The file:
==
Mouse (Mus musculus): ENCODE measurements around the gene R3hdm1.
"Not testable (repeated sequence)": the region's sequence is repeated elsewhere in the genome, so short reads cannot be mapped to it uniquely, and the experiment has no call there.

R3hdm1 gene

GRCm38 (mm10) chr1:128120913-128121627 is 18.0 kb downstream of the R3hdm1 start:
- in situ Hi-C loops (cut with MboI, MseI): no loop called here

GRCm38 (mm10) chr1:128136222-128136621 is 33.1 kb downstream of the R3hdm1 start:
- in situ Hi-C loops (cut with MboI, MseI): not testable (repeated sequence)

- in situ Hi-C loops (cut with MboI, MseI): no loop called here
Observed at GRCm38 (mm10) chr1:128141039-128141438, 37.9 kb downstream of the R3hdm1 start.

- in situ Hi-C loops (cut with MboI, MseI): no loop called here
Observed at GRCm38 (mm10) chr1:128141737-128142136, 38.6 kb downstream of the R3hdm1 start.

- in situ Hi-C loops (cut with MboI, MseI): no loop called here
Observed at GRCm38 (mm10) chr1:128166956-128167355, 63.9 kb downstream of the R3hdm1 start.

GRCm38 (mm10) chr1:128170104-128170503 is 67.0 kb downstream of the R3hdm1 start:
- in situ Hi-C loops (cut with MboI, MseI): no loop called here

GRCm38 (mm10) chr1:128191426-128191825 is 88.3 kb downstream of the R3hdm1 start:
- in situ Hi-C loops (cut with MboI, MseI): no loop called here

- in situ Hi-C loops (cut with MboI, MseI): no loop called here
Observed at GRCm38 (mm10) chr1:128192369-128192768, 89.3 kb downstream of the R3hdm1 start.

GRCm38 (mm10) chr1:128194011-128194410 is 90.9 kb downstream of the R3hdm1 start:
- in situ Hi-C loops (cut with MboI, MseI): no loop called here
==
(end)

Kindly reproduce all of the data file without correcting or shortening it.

Mouse (Mus musculus): ENCODE measurements around the gene R3hdm1.
"Not testable (repeated sequence)": the region's sequence is repeated elsewhere in the genome, so short reads cannot be mapped to it uniquely, and the experiment has no call there.

R3hdm1 gene

GRCm38 (mm10) chr1:128120913-128121627 is 18.0 kb downstream of the R3hdm1 start:
- in situ Hi-C loops (cut with MboI, MseI): no loop called here

GRCm38 (mm10) chr1:128136222-128136621 is 33.1 kb downstream of the R3hdm1 start:
- in situ Hi-C loops (cut with MboI, MseI): not testable (repeated sequence)

- in situ Hi-C loops (cut with MboI, MseI): no loop called here
Observed at GRCm38 (mm10) chr1:128141039-128141438, 37.9 kb downstream of the R3hdm1 start.

- in situ Hi-C loops (cut with MboI, MseI): no loop called here
Observed at GRCm38 (mm10) chr1:128141737-128142136, 38.6 kb downstream of the R3hdm1 start.

- in situ Hi-C loops (cut with MboI, MseI): no loop called here
Observed at GRCm38 (mm10) chr1:128166956-128167355, 63.9 kb downstream of the R3hdm1 start.

GRCm38 (mm10) chr1:128170104-128170503 is 67.0 kb downstream of the R3hdm1 start:
- in situ Hi-C loops (cut with MboI, MseI): no loop called here

GRCm38 (mm10) chr1:128191426-128191825 is 88.3 kb downstream of the R3hdm1 start:
- in situ Hi-C loops (cut with MboI, MseI): no loop called here

- in situ Hi-C loops (cut with MboI, MseI): no loop called here
Observed at GRCm38 (mm10) chr1:128192369-128192768, 89.3 kb downstream of the R3hdm1 start.

GRCm38 (mm10) chr1:128194011-128194410 is 90.9 kb downstream of the R3hdm1 start:
- in situ Hi-C loops (cut with MboI, MseI): no loop called here